|Boston's B and G Oyster|
My fascination with Barbara Lynch, a bonafide Boston food pioneer, began years before I had the pleasure of sampling her cuisine. B and I spent two years living right by the state house on Beacon Hill, so each day on my walk to the subway, I passed her flagship No 9 Park. And each day I peered beyond the curtains, into the candlelit dining room, casting longing glances at the beautiful plates and shimmering glasses of wine. Sometimes I would even catch a glimpse of the chef herself, but at that stage in our lives, No 9 Park was far outside the bounds of our food budget and only accessible in my foodie dreams.
It was not until after we moved to DC that we were able to finally experience No 9 Park on a trip to Boston. That evening -- over four years ago now -- was everything I imagined. We indulged in the tasting menu with wine pairings, and noticed John Kerry and Theresa Heinz sitting down to a late dinner on our way out of the restaurant. How Boston is that? It was a dining experience that was worth the wait.
Since that time, Lynch has opened a bevy of new restaurants in the city, paying homage to meat, seafood, and the cocktail. B and I found ourselves back in Boston this weekend and--as is usually the case while there--craving seafood. So on this trip we decided to forego our go-to bivalve mecca, and try for the first time Lynch's B and G Oysters in the South End. When I called to cancel our too-early reservation (due to a late lunch), I learned that the fifteen seat bar is reserved for walk-ins. So we decided to try our luck and stop by later in the evening.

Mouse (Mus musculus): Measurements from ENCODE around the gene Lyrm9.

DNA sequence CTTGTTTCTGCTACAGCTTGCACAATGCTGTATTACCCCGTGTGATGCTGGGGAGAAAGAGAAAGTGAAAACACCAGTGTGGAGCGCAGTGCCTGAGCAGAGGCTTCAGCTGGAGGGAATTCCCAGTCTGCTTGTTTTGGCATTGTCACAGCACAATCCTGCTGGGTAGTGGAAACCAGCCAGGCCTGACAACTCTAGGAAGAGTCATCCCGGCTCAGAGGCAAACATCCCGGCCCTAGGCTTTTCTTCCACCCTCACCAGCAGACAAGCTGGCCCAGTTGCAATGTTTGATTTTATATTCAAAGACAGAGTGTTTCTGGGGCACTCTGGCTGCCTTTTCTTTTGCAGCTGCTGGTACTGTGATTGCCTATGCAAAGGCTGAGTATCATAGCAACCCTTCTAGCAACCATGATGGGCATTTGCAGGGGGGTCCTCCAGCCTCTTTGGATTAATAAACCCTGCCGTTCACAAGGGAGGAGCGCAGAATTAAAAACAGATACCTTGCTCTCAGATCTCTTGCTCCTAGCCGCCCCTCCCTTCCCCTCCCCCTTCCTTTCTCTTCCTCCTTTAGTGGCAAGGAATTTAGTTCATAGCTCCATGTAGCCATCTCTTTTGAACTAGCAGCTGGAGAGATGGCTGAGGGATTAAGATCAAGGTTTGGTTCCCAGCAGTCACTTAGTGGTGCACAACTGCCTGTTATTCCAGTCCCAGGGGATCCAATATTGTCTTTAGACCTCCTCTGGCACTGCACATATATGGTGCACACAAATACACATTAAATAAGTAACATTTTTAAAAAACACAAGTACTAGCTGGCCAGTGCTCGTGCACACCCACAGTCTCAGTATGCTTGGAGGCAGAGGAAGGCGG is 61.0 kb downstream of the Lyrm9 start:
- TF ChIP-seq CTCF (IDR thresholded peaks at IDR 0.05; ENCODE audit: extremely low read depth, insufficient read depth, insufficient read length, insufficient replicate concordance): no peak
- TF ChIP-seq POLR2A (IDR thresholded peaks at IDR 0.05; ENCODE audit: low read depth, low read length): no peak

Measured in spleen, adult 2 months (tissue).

B and G Oysters is tiny; in addition to the bar which surrounds the open kitchen there are only about a half dozen tables (there is also a patio with about as many tables, but it cannot be relied upon but for maybe two months out of the year, as was the case on our cool, rainy June night). The cramped interior requires tip-top managerial organization and the staff are very adept at handling the flow of walk-ins. If there is no room at the bar, you provide your cell phone number and head to a nearby watering hole.
Beehive. This uber hip space is a combination restaurant and club and the crowd and interior seems more West Village than South End. When we arrived around 8pm, we headed downstairs and enjoyed drinks backed by a quiet jazz trio. The dark lower level has a huge bar, exposed brick walls and over-the-top-art. As we neared finishing our 20-oz local beers in Cheers-like dimpled mugs, my phone rang.
After walking across the street and being seated comfortably at the bar, I sized up my surroundings and was alternatively impressed by the talented and tireless oyster schucker, the meticulous cooks, and the knowledgeable servers. Our waitress's knowledge and passion for both food and drink showed throughout our meal. She explained that the dozen oysters available change twice daily, the olive oil is a single press from Greece, and of course it will be no problem to have the kitchen split the clam chowder.